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Printing with Python

Updated on February 3, 2020
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Jen is a DevOps and Cloud Professional, currently working on expanding her programming skills!

The Python Print Function

Printing is a key concept in all programming languages. You need to be able to print in order to return data to the screen or to output it to a file. Python has a print function, which has a lot of functionality which we will go through here.

One thing to keep in mind is that print works differently in different versions of Python. More on this shortly.

The print function works differently in python 3 than it did in python 2. To print in python 2.x you simply used print followed by the statement. For example:

$ print 100

This would have returned '100' to the screen. However, if you were to run that in Python 3 you would receive an error along the following lines:

$ python3
Python 3.2.3 (default, Apr 10 2013, 05:03:36)
[GCC 4.7.2] on linux2
Type "help", "copyright", "credits" or "license" for more information.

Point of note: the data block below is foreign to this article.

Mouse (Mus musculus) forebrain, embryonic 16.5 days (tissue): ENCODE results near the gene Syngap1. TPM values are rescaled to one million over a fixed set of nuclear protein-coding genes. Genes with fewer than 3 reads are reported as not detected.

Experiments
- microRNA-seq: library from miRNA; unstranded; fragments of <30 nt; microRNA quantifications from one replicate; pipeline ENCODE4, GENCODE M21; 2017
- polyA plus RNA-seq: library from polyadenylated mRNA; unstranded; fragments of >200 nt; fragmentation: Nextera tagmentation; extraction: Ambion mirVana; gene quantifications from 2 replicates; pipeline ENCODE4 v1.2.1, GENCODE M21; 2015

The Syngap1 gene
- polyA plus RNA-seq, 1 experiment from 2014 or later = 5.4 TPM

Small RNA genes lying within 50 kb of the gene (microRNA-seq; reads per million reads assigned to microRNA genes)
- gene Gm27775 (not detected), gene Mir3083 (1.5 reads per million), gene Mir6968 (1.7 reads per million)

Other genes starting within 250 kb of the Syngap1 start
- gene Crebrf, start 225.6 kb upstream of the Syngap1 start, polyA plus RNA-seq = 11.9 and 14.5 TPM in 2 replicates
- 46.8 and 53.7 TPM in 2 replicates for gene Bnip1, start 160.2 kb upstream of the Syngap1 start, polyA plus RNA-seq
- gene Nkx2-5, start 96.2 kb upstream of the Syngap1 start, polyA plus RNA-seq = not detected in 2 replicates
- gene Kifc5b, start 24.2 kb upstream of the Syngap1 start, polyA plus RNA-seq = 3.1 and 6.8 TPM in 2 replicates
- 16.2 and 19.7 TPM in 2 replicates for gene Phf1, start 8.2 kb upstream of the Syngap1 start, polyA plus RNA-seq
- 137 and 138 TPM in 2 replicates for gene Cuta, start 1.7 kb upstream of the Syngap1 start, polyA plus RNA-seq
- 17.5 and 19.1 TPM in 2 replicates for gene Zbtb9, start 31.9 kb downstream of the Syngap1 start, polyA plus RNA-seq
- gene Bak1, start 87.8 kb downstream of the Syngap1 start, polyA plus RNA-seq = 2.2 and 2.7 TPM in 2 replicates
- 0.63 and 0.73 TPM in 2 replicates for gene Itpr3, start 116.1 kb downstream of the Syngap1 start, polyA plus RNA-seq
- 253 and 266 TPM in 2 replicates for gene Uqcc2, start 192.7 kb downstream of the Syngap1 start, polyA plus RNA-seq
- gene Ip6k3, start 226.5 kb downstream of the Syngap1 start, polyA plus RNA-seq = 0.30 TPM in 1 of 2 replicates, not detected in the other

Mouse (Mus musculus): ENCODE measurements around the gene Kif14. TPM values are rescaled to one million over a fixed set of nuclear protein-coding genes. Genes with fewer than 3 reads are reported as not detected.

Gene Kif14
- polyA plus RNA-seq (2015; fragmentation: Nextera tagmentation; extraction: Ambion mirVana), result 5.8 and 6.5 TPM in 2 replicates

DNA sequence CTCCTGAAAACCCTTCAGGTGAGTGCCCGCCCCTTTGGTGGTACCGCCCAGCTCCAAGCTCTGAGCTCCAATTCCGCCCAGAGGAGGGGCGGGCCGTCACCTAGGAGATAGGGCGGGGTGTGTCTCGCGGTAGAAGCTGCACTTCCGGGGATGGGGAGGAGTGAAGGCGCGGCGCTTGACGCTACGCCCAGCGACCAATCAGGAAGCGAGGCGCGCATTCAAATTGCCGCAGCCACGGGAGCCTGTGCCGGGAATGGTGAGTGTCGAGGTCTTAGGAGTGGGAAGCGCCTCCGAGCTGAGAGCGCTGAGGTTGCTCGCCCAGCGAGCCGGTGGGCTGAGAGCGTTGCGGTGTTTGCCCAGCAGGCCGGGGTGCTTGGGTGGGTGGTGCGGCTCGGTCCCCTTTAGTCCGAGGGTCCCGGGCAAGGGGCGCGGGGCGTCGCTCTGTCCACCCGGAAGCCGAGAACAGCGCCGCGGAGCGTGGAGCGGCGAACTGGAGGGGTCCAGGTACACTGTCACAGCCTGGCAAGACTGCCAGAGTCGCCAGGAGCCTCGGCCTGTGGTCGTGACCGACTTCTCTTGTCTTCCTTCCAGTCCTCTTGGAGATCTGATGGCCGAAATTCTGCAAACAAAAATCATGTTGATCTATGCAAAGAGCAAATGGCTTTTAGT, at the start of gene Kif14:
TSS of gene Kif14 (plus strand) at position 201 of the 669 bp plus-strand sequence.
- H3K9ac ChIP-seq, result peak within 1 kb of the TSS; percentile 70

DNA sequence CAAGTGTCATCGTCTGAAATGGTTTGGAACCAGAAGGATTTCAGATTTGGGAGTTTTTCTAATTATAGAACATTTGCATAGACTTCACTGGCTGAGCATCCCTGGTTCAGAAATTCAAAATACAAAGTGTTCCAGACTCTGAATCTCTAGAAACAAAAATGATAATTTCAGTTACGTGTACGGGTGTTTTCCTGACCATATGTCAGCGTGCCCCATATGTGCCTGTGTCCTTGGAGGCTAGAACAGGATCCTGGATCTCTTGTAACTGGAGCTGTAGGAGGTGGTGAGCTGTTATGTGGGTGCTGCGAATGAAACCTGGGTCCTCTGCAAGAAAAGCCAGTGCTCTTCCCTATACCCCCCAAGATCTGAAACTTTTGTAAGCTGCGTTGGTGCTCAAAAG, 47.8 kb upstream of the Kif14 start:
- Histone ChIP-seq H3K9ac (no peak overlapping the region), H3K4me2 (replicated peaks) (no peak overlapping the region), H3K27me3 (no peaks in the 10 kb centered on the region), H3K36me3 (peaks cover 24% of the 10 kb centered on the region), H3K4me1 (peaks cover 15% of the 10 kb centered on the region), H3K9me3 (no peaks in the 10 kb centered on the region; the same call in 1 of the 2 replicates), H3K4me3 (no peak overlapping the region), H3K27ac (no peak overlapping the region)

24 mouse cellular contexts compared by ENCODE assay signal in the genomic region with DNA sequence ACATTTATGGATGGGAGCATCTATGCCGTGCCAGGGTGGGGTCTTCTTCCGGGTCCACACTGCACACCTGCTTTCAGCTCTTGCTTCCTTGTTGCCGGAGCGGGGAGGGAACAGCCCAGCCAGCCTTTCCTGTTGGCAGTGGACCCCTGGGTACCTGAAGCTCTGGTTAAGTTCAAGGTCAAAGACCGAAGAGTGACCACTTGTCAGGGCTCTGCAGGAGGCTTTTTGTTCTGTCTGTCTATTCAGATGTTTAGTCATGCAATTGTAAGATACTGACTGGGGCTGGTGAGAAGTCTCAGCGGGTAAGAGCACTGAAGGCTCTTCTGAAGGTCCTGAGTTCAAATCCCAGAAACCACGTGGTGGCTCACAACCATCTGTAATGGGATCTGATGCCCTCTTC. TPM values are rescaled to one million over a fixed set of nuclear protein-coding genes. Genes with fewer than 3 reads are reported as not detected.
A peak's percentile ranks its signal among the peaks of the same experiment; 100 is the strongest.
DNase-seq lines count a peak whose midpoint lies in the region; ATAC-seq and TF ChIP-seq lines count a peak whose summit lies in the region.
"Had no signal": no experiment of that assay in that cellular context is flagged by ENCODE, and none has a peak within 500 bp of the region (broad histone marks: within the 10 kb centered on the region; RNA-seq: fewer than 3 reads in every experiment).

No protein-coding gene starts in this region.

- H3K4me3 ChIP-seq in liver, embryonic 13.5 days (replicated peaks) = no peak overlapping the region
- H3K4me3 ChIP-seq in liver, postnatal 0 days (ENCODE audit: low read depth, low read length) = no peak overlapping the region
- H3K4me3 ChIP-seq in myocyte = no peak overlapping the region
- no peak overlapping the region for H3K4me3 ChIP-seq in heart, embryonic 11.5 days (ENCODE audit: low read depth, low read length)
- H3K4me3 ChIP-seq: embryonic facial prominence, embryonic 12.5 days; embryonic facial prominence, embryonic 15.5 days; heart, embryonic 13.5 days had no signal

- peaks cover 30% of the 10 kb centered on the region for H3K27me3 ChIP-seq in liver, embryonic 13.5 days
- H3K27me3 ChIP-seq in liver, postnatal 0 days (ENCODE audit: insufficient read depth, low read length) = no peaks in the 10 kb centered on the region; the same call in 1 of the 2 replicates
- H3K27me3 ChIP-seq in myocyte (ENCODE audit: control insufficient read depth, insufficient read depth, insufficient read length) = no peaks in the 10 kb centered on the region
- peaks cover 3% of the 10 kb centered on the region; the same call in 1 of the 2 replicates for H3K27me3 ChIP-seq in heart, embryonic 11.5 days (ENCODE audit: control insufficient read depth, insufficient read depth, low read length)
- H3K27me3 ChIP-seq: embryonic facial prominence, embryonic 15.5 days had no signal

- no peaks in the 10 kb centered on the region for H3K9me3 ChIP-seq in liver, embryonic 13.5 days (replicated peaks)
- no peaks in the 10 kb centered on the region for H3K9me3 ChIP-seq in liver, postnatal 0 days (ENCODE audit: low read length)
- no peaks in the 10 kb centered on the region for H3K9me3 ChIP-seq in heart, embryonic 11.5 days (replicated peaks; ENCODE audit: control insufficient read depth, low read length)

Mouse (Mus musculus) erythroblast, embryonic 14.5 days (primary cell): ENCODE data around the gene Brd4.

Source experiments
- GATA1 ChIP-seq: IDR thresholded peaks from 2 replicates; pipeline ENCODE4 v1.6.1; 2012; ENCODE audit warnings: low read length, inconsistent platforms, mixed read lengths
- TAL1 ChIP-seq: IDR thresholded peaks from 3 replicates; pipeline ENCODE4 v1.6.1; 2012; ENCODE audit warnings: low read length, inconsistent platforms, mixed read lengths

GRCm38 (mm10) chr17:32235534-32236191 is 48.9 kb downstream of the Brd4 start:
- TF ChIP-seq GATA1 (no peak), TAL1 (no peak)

>>> print 100
File "", line 1

This is because in Python 3 you need to use parentheses with the print function.

$ print(100)

This difference is a common reason why python 2 programs don't run successfully in the python 3 interpreter - though as you can see, this particular issue is easily fixed!


The print function has a number of arguments:

print(value1, ..., sep=' ', end='\n', file=sys.stdout, flush=False)

The print function can:

  • The print function can print an arbitrary number of values ("1, v2, ..."), which are separated by commas.
  • By default a print call is ended by a newline, though it's possible to do a print without a new line.
  • The output of the print function is send to the std output stream (sys.stdout) by default.
  • It's possible to change the seperator between values by assigning an arbitrary string to the keyword parameter "sep"

Python print() Examples

# printing a string:
print('Please wait...')

# printing a variable:
message = 'Please wait...'

# print with a blank separator
print('hello', 'world', sep=' ')
hello world

Thanks for reading! Hopefully this has given a little bit of an introduction to the python print function. Look out for some more advanced articles soon!

© 2020 Jen


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